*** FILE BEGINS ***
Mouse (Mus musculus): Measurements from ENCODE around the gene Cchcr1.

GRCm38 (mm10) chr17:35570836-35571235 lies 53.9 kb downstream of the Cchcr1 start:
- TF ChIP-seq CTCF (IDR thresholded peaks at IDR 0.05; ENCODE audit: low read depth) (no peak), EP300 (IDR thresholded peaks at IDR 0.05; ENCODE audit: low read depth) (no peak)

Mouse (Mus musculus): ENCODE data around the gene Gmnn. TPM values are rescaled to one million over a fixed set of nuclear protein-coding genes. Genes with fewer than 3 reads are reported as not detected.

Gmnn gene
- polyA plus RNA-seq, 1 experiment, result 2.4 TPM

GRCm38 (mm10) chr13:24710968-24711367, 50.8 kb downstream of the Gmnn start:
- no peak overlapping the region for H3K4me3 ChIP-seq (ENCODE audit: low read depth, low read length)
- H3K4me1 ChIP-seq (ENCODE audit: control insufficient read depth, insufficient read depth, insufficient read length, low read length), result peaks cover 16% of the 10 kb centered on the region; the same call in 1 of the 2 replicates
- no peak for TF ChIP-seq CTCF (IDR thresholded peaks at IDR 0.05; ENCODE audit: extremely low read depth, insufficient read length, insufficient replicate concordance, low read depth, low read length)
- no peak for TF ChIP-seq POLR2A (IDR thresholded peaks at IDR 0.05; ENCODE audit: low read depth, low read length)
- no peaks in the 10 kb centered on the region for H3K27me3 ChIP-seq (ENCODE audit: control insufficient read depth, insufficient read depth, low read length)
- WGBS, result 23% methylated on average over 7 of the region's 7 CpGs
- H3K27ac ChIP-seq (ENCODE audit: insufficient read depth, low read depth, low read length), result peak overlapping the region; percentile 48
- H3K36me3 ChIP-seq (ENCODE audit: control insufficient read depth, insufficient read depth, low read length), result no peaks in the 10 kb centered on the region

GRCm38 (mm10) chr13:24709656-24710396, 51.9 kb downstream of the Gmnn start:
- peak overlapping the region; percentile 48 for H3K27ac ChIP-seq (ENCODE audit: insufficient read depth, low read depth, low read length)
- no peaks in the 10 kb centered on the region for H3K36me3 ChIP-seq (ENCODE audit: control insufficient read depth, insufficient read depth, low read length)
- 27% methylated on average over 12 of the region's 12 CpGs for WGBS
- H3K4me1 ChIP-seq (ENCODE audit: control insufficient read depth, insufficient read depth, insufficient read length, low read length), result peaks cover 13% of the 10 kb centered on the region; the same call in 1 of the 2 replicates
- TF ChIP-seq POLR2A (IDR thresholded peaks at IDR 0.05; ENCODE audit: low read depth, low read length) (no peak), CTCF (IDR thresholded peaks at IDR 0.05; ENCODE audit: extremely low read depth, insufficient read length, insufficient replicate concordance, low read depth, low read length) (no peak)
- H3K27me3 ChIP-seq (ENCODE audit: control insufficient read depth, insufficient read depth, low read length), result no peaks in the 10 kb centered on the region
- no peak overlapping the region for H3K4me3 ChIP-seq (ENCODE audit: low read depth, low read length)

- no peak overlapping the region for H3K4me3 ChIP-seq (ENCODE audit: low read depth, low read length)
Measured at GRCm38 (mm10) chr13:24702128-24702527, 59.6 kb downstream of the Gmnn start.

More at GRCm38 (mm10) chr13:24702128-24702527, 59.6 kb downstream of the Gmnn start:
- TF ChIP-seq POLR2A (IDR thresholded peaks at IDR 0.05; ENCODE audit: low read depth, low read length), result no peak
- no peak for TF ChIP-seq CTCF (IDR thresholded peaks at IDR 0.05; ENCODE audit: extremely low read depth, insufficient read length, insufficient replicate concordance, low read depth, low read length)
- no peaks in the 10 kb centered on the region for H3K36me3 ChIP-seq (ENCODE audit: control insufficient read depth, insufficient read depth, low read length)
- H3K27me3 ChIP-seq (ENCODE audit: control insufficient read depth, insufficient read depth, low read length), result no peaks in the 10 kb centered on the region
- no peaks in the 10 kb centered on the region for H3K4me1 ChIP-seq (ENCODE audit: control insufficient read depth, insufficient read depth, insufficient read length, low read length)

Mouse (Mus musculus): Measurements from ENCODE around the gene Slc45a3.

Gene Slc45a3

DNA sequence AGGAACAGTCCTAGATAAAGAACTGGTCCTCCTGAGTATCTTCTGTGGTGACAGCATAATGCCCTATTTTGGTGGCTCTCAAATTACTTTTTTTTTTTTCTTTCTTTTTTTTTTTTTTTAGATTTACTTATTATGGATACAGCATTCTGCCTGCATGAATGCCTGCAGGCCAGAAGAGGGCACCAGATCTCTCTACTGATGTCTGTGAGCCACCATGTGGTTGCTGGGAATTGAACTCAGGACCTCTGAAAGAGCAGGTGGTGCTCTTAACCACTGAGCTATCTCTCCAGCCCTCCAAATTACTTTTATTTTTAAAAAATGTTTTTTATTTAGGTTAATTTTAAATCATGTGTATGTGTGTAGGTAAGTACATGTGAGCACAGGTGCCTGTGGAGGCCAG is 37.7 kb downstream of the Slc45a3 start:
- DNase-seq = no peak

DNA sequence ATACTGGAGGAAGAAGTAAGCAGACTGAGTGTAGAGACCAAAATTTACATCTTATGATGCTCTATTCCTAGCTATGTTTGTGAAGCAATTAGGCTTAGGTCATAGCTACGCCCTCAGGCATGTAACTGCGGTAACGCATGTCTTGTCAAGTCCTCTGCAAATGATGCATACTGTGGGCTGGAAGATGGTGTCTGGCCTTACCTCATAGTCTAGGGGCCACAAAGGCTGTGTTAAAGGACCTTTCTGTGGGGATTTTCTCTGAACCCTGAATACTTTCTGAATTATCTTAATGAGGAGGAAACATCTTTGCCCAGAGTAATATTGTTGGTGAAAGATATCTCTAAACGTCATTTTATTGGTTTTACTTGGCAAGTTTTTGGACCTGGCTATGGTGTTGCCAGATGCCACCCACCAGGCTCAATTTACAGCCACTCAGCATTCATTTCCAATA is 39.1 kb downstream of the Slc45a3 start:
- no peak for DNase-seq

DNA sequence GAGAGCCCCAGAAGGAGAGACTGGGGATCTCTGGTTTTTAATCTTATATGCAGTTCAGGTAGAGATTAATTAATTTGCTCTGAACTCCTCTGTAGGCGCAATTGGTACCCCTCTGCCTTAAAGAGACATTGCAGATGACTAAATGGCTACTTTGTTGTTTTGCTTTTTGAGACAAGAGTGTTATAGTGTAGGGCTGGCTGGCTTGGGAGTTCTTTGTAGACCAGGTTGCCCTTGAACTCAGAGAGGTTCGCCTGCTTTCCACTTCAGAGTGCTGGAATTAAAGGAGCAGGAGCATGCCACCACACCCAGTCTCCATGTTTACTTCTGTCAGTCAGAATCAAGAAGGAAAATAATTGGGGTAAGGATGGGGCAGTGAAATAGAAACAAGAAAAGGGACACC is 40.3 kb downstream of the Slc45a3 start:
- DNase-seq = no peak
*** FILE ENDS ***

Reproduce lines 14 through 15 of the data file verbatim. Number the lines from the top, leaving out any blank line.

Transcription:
- H3K27ac ChIP-seq (ENCODE audit: insufficient read depth, low read depth, low read length), result peak overlapping the region; percentile 48
- H3K36me3 ChIP-seq (ENCODE audit: control insufficient read depth, insufficient read depth, low read length), result no peaks in the 10 kb centered on the region